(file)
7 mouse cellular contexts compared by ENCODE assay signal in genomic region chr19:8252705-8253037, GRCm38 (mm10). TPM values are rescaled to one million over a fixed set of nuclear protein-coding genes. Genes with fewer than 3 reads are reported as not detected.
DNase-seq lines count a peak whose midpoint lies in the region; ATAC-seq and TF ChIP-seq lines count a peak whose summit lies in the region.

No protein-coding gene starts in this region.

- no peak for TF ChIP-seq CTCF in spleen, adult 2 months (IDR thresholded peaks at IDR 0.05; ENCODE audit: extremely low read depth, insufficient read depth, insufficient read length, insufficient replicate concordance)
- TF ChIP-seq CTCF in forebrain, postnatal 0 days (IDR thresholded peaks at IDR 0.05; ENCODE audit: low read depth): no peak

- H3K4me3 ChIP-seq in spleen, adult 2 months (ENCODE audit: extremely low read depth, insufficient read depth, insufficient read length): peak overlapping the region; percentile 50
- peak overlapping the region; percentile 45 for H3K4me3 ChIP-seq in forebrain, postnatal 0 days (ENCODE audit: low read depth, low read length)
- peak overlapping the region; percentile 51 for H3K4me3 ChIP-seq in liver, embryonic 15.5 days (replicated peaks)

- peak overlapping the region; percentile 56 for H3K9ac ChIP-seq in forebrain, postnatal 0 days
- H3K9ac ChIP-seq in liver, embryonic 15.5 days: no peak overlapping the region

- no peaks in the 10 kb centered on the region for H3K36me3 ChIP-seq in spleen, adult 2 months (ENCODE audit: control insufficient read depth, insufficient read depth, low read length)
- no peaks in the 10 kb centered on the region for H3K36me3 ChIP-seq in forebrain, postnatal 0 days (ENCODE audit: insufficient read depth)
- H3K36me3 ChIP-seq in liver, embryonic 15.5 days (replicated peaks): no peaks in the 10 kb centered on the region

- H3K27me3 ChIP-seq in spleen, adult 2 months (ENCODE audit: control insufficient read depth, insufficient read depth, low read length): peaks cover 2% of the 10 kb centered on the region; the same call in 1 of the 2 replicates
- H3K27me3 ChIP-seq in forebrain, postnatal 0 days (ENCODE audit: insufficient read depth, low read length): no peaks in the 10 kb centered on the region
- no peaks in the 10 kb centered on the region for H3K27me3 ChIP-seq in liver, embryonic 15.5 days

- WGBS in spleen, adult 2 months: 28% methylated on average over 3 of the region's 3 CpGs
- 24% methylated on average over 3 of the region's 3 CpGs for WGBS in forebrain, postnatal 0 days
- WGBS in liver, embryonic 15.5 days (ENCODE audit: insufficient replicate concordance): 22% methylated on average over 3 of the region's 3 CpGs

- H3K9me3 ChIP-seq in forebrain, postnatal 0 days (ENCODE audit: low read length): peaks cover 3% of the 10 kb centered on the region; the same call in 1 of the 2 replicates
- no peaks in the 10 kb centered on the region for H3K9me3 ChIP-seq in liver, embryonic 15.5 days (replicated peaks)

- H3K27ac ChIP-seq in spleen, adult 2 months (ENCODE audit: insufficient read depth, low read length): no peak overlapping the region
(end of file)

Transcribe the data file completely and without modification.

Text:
7 mouse cellular contexts compared by ENCODE assay signal in genomic region chr19:8252705-8253037, GRCm38 (mm10). TPM values are rescaled to one million over a fixed set of nuclear protein-coding genes. Genes with fewer than 3 reads are reported as not detected.
DNase-seq lines count a peak whose midpoint lies in the region; ATAC-seq and TF ChIP-seq lines count a peak whose summit lies in the region.

No protein-coding gene starts in this region.

- no peak for TF ChIP-seq CTCF in spleen, adult 2 months (IDR thresholded peaks at IDR 0.05; ENCODE audit: extremely low read depth, insufficient read depth, insufficient read length, insufficient replicate concordance)
- TF ChIP-seq CTCF in forebrain, postnatal 0 days (IDR thresholded peaks at IDR 0.05; ENCODE audit: low read depth): no peak

- H3K4me3 ChIP-seq in spleen, adult 2 months (ENCODE audit: extremely low read depth, insufficient read depth, insufficient read length): peak overlapping the region; percentile 50
- peak overlapping the region; percentile 45 for H3K4me3 ChIP-seq in forebrain, postnatal 0 days (ENCODE audit: low read depth, low read length)
- peak overlapping the region; percentile 51 for H3K4me3 ChIP-seq in liver, embryonic 15.5 days (replicated peaks)

- peak overlapping the region; percentile 56 for H3K9ac ChIP-seq in forebrain, postnatal 0 days
- H3K9ac ChIP-seq in liver, embryonic 15.5 days: no peak overlapping the region

- no peaks in the 10 kb centered on the region for H3K36me3 ChIP-seq in spleen, adult 2 months (ENCODE audit: control insufficient read depth, insufficient read depth, low read length)
- no peaks in the 10 kb centered on the region for H3K36me3 ChIP-seq in forebrain, postnatal 0 days (ENCODE audit: insufficient read depth)
- H3K36me3 ChIP-seq in liver, embryonic 15.5 days (replicated peaks): no peaks in the 10 kb centered on the region

- H3K27me3 ChIP-seq in spleen, adult 2 months (ENCODE audit: control insufficient read depth, insufficient read depth, low read length): peaks cover 2% of the 10 kb centered on the region; the same call in 1 of the 2 replicates
- H3K27me3 ChIP-seq in forebrain, postnatal 0 days (ENCODE audit: insufficient read depth, low read length): no peaks in the 10 kb centered on the region
- no peaks in the 10 kb centered on the region for H3K27me3 ChIP-seq in liver, embryonic 15.5 days

- WGBS in spleen, adult 2 months: 28% methylated on average over 3 of the region's 3 CpGs
- 24% methylated on average over 3 of the region's 3 CpGs for WGBS in forebrain, postnatal 0 days
- WGBS in liver, embryonic 15.5 days (ENCODE audit: insufficient replicate concordance): 22% methylated on average over 3 of the region's 3 CpGs

- H3K9me3 ChIP-seq in forebrain, postnatal 0 days (ENCODE audit: low read length): peaks cover 3% of the 10 kb centered on the region; the same call in 1 of the 2 replicates
- no peaks in the 10 kb centered on the region for H3K9me3 ChIP-seq in liver, embryonic 15.5 days (replicated peaks)

- H3K27ac ChIP-seq in spleen, adult 2 months (ENCODE audit: insufficient read depth, low read length): no peak overlapping the region